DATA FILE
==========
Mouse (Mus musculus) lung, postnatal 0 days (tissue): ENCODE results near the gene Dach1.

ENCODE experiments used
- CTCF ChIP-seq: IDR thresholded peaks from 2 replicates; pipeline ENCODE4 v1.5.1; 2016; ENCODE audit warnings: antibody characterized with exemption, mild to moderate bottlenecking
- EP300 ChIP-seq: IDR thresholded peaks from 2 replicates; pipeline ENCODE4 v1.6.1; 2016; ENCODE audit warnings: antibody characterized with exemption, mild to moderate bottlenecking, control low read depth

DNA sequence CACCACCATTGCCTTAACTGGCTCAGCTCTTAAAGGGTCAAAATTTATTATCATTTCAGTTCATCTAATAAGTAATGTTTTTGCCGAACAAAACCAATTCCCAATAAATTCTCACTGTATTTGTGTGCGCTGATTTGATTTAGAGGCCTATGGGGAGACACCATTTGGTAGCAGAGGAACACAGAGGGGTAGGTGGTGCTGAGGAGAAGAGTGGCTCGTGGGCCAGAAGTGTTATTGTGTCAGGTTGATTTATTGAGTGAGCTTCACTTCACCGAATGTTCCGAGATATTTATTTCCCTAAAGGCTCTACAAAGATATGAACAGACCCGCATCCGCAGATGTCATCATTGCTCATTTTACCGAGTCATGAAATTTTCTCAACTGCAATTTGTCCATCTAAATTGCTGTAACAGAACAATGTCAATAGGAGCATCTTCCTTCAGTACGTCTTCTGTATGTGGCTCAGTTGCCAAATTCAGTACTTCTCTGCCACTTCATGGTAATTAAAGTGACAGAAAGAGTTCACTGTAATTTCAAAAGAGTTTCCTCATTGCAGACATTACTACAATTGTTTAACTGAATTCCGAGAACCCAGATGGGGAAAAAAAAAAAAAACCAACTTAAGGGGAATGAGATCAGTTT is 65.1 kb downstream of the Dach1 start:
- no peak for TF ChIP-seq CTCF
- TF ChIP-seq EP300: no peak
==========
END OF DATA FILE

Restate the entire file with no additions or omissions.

Mouse (Mus musculus) lung, postnatal 0 days (tissue): ENCODE results near the gene Dach1.

ENCODE experiments used
- CTCF ChIP-seq: IDR thresholded peaks from 2 replicates; pipeline ENCODE4 v1.5.1; 2016; ENCODE audit warnings: antibody characterized with exemption, mild to moderate bottlenecking
- EP300 ChIP-seq: IDR thresholded peaks from 2 replicates; pipeline ENCODE4 v1.6.1; 2016; ENCODE audit warnings: antibody characterized with exemption, mild to moderate bottlenecking, control low read depth

DNA sequence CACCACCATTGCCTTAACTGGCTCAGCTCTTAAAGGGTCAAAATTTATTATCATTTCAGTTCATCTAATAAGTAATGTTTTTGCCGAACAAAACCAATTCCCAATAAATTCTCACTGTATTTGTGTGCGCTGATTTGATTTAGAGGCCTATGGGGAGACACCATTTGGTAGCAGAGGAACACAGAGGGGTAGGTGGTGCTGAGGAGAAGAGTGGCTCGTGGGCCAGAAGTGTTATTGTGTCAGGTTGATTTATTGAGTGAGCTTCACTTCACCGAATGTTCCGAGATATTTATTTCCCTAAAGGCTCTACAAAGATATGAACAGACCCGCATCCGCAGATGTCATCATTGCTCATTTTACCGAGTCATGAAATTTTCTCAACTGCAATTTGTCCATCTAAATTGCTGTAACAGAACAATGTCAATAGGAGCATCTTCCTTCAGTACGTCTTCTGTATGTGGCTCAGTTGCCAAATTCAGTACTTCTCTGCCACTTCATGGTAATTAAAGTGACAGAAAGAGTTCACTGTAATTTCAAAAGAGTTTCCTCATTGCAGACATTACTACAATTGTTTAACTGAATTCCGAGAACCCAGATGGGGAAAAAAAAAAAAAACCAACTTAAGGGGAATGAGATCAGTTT is 65.1 kb downstream of the Dach1 start:
- no peak for TF ChIP-seq CTCF
- TF ChIP-seq EP300: no peak